Yes, but it wouldn’t quite sound the same. Of course, we have the technology to be able to do that, but actually, the real challenging thing was more than a year ago when COVID hit, and we couldn’t do a full orchestra, I had to quickly figure out how to do this with remote players. So, I’d write it out and send it to a trumpet player, who would play three parts, send me the audio files and I’d combine them, and the trombone player played four parts send me the audio files, and I’d combine them. It was tough.
I spoke with Michael Giacchino last year to talk about his new album, and he talked about recording piecemeal. He said he doesn’t think he’ll go back to a live orchestra anymore. He said the process gave him more freedom because every musician would give him like four or five different takes to choose from.
And you get ultimate control, right? You can mix it later if you want to change something. You can manipulate anything you want.
There are not too many animated shows that are using full orchestras anymore.
I know. The Simpsons stopped using an orchestra. They do it electronically with some live players, but they don’t have a whole orchestra. Seth’s shows are the only ones left.
You and Seth hit it off immediately. Family Guy is known to offend equally across the board. Did you know the type of humor that Seth was going for when you guys first start talking about the show?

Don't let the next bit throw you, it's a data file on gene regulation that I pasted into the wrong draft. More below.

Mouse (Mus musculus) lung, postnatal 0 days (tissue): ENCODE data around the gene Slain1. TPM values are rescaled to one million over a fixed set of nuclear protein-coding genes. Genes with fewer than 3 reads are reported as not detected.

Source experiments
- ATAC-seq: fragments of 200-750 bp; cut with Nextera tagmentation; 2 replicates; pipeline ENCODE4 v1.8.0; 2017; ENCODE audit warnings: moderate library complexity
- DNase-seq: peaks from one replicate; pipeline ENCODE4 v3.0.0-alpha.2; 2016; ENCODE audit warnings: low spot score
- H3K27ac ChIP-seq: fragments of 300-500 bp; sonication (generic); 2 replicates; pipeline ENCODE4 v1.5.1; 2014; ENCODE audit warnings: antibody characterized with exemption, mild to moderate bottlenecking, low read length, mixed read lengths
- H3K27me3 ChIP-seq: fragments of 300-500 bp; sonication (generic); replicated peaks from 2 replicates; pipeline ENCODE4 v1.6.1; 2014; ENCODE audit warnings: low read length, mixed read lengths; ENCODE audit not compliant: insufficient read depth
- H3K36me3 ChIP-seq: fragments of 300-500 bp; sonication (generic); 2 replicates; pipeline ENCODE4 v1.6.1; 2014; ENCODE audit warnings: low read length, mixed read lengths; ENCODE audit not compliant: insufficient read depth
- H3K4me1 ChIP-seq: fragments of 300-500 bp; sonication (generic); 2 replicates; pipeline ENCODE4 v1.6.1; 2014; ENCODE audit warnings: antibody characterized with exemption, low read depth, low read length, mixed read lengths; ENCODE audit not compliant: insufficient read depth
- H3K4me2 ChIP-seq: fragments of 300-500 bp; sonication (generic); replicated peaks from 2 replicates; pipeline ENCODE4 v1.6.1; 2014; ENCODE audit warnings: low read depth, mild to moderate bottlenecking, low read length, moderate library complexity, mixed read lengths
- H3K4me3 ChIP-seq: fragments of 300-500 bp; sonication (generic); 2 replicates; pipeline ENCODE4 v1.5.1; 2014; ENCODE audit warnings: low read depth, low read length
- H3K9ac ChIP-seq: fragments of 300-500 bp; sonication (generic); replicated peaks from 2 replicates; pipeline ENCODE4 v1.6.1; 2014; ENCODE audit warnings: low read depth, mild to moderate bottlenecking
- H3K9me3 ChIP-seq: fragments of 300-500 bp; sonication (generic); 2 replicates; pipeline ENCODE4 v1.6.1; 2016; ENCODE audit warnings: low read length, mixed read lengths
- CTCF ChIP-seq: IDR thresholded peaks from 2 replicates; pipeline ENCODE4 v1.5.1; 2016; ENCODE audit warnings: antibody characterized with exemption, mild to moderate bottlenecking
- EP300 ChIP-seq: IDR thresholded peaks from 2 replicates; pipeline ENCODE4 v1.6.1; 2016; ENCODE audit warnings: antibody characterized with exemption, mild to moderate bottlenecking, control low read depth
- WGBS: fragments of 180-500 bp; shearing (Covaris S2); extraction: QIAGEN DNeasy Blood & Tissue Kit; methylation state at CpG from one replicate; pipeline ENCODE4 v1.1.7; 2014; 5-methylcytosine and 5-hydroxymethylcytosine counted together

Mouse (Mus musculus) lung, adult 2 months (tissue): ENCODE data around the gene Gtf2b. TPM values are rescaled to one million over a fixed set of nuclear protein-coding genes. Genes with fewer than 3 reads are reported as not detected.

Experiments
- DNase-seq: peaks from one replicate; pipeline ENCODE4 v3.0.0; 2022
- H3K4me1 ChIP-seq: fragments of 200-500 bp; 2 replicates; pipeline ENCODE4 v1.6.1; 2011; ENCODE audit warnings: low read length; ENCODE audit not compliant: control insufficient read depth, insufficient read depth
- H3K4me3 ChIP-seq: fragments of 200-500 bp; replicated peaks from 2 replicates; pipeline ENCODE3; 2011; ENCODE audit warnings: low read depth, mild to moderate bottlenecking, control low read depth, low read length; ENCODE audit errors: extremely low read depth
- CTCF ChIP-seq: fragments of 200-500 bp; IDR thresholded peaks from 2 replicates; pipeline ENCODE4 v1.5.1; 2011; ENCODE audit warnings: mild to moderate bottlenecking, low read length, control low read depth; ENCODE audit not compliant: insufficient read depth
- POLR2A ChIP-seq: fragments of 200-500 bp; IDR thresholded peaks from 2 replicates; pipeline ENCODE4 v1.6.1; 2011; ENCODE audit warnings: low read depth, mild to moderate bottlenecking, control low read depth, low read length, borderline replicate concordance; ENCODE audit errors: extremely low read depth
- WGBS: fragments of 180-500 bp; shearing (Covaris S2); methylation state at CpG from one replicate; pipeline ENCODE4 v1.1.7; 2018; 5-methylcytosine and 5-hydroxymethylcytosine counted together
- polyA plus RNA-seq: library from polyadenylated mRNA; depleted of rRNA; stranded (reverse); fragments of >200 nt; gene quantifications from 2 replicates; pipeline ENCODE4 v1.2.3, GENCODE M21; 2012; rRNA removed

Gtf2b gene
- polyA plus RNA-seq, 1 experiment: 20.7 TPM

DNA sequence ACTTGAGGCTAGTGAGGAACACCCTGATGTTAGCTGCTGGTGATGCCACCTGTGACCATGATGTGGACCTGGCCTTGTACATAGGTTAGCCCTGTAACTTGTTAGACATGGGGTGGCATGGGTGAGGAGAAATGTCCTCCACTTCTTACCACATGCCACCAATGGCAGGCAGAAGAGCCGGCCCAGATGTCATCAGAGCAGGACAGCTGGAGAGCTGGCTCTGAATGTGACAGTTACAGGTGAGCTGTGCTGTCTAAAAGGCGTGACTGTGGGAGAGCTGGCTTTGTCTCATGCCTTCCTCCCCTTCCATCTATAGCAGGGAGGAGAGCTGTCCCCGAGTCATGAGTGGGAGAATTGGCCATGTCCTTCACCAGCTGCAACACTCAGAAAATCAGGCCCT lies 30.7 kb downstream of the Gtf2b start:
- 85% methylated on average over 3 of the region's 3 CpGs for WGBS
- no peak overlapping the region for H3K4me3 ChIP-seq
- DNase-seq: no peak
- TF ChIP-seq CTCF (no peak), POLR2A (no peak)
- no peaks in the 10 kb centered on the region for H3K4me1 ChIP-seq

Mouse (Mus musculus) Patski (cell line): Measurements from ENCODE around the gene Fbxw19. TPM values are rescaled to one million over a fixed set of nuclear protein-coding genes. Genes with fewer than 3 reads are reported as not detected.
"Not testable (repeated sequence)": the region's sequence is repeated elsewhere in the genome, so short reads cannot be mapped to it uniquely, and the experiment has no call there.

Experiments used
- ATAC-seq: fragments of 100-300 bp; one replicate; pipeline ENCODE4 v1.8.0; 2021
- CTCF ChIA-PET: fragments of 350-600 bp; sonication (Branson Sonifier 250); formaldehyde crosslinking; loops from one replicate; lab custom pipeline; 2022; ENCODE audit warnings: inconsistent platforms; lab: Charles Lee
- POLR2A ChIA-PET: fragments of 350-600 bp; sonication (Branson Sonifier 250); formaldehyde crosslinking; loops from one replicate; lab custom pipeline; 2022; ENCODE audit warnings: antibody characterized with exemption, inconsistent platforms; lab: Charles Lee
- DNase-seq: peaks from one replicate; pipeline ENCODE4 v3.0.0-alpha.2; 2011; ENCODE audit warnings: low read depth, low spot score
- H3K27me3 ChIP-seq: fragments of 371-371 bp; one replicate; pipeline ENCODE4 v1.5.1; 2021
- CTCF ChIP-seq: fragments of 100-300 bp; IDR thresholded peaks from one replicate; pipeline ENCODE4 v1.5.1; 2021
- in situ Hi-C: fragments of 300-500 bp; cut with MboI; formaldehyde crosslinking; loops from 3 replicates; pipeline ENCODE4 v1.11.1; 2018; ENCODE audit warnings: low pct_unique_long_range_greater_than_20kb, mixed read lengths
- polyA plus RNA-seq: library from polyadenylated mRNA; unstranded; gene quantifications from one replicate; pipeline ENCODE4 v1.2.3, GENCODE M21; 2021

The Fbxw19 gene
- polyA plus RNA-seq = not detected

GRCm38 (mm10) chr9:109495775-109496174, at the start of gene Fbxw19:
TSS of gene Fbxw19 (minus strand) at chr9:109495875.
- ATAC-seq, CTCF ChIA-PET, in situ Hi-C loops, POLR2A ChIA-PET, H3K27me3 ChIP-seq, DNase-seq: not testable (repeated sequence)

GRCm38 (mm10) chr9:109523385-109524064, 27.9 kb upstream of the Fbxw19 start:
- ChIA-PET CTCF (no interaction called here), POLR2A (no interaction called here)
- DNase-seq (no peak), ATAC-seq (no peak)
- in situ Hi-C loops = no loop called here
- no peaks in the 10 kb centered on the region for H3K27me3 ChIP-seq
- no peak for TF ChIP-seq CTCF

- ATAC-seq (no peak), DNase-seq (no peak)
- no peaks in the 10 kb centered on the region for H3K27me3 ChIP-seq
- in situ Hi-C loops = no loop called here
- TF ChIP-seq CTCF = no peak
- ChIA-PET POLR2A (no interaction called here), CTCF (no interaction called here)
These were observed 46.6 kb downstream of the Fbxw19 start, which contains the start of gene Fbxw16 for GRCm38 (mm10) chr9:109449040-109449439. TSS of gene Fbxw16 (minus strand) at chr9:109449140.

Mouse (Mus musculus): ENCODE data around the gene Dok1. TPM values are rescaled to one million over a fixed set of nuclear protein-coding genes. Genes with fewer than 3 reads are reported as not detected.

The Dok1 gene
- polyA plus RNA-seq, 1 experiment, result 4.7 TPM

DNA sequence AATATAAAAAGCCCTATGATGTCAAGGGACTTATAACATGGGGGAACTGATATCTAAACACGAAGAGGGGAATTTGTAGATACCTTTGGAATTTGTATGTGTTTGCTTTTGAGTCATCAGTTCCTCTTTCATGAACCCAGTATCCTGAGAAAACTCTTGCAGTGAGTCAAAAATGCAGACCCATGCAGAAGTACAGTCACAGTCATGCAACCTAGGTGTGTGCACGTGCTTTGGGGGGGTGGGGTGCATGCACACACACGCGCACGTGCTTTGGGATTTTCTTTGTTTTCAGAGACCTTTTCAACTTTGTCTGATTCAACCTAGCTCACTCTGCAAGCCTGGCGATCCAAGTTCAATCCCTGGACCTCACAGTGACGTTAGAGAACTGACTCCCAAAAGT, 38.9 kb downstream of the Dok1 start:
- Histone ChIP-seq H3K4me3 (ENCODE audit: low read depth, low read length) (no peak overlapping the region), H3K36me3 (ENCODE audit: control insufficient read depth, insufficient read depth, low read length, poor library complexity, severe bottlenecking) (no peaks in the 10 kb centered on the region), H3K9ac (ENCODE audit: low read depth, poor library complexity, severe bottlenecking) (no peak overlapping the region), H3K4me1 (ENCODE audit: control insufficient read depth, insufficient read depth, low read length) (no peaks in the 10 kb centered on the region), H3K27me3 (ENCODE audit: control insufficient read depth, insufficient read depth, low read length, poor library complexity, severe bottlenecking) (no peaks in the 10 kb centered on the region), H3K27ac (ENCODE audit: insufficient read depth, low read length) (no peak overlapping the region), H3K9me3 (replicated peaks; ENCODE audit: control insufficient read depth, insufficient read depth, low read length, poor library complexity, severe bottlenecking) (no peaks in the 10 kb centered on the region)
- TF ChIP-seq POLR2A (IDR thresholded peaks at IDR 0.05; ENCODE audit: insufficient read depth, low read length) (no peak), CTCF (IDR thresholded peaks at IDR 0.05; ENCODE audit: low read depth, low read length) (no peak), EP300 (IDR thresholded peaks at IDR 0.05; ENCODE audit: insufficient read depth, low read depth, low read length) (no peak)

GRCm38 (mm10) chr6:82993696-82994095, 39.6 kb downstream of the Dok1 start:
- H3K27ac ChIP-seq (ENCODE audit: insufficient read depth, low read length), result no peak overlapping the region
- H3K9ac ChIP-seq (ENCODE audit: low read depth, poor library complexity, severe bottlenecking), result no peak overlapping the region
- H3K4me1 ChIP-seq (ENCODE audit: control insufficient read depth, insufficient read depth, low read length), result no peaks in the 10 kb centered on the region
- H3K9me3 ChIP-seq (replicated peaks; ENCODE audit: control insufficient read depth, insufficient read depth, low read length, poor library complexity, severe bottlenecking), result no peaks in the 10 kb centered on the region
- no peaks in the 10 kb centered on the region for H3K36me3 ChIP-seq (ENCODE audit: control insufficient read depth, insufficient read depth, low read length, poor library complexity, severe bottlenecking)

Oh no. When I met him, he asked me if I could write a tune to his lyrics. I said, ‘Well, I’ll take a shot at it. So, he gave me the lyrics to the Family Guy theme. He described the show’s opening in complete detail before one frame was animated; the husband and wife sit at the piano like Archie and Edith Bunker, and then the characters come in one by one and join in and then the back wall flies up and they’re on the stage with tails, like on the Broadway. So, I wrote a Broadway version of it, and he liked it, but he asked if I could it swing? I took it back home, and I did another arrangement, and he loved it.
You never re-recorded that, correct?
No, we didn’t. That was tough because Fox hadn’t drafted up a budget for the show’s music. So we did it with one trumpet player playing multiple parts, and the trombone player and a sax player, and I played everything else, and we got some background singers to come and sing. And I gave Seth and then he recorded the voice actors and himself. After the show got rolling, and we started working with a whole orchestra, I said, ‘You know, for season two, let’s record the main title again. Seth said no and that it is perfect the way it is.
It’s been performed with a full orchestra since then, though.
Yes, but it was never re-recorded for the show. We did it with a full orchestra for the “Family Guy Live in Vegas album” and we’ve played it at live gigs from time to time, but not for the opening of the show.